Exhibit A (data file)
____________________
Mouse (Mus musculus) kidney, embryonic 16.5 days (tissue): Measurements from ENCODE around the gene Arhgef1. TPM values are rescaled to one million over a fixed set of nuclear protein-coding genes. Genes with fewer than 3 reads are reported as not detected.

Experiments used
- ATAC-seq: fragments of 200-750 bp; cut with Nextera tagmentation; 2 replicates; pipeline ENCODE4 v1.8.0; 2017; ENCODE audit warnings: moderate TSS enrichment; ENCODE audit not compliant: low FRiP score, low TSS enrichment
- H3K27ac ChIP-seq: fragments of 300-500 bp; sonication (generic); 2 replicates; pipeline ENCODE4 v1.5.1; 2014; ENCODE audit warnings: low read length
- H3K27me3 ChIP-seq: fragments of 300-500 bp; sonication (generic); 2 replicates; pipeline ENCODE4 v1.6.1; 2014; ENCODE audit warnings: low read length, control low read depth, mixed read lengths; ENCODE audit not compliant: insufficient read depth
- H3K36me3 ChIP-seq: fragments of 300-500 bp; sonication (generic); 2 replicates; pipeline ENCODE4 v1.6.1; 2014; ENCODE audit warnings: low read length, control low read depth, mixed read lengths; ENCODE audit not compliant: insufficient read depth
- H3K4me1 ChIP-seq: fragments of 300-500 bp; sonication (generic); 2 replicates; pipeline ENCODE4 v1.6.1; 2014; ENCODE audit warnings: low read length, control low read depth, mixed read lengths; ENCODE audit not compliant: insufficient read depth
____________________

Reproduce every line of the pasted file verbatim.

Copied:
Mouse (Mus musculus) kidney, embryonic 16.5 days (tissue): Measurements from ENCODE around the gene Arhgef1. TPM values are rescaled to one million over a fixed set of nuclear protein-coding genes. Genes with fewer than 3 reads are reported as not detected.

Experiments used
- ATAC-seq: fragments of 200-750 bp; cut with Nextera tagmentation; 2 replicates; pipeline ENCODE4 v1.8.0; 2017; ENCODE audit warnings: moderate TSS enrichment; ENCODE audit not compliant: low FRiP score, low TSS enrichment
- H3K27ac ChIP-seq: fragments of 300-500 bp; sonication (generic); 2 replicates; pipeline ENCODE4 v1.5.1; 2014; ENCODE audit warnings: low read length
- H3K27me3 ChIP-seq: fragments of 300-500 bp; sonication (generic); 2 replicates; pipeline ENCODE4 v1.6.1; 2014; ENCODE audit warnings: low read length, control low read depth, mixed read lengths; ENCODE audit not compliant: insufficient read depth
- H3K36me3 ChIP-seq: fragments of 300-500 bp; sonication (generic); 2 replicates; pipeline ENCODE4 v1.6.1; 2014; ENCODE audit warnings: low read length, control low read depth, mixed read lengths; ENCODE audit not compliant: insufficient read depth
- H3K4me1 ChIP-seq: fragments of 300-500 bp; sonication (generic); 2 replicates; pipeline ENCODE4 v1.6.1; 2014; ENCODE audit warnings: low read length, control low read depth, mixed read lengths; ENCODE audit not compliant: insufficient read depth